Movie Review: Wall Street: Money Never Sleeps (2010)
Wall Street: Money Never Sleeps stars Michael Douglas, Shia LeBeouf, Susan Sarandon, Josh Brolin, and Charlie Sheen and is part II of the 1987 hit film Wall Street. This one takes place in 2008 after the release of Douglas’ character Gordon Gekko from prison for insider trading and securities fraud.
LeBeouf is Jacob Moore, an up-and-coming prodigious economic mind planning to marry Gekko’s daughter, Winnie (Carey Mulligan). When Moore’s mentor, Lou Zabel (Frank Langella) commits suicide based on false information from one competitor, Bretton James (Josh Brolin), Jacob seeks an opportunity to even the playing field.
Meanwhile, Gekko wants a second chance at being in the life of his daughter and future son-in-law, but Winnie fears he hasn’t changed and is still a devious opportunist who will bring them to ruin along with himself.
The continuation of Wall Street, once again carried on the wings of director/producer Oliver Stone, is brilliantly cast, with performances on all fronts that will not disappoint. And despite its finance-based theme – a thing as interesting to some of us as Lou Dobb’s Moneyline, which one would think would have left some of us in the dark – takes off with an alluring focus that captures its audience, taking second place only to the Oscar-worthy performances of LeBeouf and Mulligan, not to forget Langella who charges the story with a somber sobriety that cannot be missed.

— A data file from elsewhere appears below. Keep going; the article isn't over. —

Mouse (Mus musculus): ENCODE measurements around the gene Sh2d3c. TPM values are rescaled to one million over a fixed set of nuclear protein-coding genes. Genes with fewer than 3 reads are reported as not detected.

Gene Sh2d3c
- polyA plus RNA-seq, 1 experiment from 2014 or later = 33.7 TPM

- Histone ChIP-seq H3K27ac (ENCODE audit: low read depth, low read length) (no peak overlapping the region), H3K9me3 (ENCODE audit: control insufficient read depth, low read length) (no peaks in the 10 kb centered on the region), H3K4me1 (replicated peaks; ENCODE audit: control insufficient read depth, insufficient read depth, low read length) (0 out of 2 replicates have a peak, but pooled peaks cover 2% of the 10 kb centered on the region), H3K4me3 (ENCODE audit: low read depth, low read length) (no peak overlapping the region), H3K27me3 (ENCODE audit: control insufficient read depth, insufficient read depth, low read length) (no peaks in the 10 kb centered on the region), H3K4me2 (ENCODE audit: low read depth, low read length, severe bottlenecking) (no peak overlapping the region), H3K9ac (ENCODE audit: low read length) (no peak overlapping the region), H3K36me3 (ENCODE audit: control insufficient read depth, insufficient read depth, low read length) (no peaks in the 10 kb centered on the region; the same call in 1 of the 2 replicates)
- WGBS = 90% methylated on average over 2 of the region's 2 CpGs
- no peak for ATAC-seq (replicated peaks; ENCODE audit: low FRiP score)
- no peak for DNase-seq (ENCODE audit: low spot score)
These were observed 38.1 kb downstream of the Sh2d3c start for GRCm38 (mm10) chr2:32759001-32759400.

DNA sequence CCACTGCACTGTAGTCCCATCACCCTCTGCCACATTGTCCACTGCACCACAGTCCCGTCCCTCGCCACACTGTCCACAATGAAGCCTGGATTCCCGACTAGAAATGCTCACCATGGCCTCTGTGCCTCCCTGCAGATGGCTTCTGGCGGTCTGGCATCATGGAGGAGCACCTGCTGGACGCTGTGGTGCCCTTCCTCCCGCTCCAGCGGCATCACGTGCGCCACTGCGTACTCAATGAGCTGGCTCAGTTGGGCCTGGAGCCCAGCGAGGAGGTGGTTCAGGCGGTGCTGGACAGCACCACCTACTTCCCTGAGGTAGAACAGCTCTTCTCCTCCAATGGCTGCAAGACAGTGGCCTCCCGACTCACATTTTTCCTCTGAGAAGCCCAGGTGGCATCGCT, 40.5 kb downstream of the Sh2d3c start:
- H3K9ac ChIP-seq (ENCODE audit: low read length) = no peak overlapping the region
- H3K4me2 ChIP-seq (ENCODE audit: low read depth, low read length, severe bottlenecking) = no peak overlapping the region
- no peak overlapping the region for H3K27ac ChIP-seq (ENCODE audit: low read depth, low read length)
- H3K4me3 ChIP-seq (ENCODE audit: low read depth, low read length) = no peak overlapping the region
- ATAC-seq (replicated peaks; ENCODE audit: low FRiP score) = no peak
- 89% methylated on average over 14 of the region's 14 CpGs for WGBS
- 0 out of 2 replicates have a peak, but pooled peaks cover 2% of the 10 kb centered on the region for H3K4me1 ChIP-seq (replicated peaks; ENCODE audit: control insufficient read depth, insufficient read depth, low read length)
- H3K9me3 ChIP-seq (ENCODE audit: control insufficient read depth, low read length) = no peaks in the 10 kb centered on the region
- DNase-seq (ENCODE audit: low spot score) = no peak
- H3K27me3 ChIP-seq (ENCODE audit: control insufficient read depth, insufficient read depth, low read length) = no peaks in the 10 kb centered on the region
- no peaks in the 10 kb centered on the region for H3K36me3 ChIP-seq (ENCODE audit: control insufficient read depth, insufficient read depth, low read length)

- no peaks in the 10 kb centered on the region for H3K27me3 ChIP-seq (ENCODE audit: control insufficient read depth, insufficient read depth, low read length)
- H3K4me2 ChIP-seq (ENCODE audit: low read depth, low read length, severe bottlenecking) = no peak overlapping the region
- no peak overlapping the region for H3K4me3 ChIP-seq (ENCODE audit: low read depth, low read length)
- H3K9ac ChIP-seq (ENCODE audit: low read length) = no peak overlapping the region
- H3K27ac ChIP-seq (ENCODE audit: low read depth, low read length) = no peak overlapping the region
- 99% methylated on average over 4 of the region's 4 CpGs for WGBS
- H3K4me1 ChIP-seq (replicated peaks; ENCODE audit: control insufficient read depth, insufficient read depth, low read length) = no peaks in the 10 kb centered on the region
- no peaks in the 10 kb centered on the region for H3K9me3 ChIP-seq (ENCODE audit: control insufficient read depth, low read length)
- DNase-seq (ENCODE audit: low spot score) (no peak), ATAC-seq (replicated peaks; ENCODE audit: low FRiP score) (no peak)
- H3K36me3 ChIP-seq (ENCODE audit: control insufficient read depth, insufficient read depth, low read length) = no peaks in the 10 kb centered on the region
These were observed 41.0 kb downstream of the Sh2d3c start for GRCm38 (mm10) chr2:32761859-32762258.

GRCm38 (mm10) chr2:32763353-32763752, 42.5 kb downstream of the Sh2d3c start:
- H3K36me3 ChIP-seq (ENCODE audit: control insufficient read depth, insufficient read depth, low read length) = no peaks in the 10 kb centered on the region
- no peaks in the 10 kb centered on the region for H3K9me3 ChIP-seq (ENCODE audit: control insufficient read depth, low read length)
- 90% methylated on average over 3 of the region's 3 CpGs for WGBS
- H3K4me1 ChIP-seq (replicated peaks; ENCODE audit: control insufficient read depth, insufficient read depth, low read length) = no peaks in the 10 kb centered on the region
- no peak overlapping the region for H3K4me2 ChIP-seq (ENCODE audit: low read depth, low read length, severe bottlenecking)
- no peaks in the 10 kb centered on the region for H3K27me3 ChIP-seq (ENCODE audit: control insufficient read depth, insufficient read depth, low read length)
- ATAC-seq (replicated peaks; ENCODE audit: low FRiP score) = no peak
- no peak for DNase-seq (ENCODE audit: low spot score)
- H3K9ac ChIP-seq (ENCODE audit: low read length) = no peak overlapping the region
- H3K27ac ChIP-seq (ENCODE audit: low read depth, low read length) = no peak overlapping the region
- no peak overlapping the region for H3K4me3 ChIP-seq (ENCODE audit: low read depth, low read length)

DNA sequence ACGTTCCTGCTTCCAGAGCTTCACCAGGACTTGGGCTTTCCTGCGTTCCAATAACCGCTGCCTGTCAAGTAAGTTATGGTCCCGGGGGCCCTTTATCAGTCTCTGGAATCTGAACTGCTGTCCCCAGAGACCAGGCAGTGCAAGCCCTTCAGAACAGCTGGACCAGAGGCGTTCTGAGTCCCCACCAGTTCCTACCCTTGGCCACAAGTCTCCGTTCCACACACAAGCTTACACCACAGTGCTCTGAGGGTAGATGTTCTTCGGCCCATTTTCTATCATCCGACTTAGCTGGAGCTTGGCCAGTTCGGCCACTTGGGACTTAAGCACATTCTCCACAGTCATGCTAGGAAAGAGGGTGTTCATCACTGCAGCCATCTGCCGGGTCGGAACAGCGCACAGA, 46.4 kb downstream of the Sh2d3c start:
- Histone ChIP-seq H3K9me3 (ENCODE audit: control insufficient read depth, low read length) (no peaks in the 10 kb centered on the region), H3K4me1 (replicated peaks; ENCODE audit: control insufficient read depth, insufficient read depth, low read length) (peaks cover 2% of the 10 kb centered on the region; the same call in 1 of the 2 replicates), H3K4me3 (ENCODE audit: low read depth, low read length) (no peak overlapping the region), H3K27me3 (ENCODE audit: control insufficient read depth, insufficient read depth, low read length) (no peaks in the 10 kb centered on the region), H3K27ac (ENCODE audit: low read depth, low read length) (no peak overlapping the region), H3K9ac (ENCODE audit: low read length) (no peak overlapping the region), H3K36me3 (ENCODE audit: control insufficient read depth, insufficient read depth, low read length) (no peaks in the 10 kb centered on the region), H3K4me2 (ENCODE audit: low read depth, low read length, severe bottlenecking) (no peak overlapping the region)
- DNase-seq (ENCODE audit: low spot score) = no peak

It is only the regrettable ending that loses its balance with a hastened conclusion that wraps up the whole affair in a package too tightly bound, and in a way that doesn’t seem to stay in harmony with the expected reactions of the characters. The plot takes several turns that keep the audience guessing until the end, which could have made it a flawless film had it not lost direction.
No doubt a more economically well-read audience than critics like myself will be even more anxious to overlook these flaws in light of the film's well-packed running commentary on the world's financial situation today.
Grade: B+ (3 ½ stars) Recommended!
Rated: PG-13 (for intense situations, language, and adult themes)
Director: Oliver Stone
Summary: Emerging from a lengthy prison stint, Gordon Gekko finds himself on the outside of a world he once dominated.
Starring: Michael Douglas "Gordon Gekko," Shia LaBeouf "Jake Moore," Josh Brolin "Bretton James," Carey Mulligan "Winnie Gekko," Eli Wallach "Jules Steinhardt," Susan Sarandon "Jake's Mother," Frank Langella "Louis Zabel"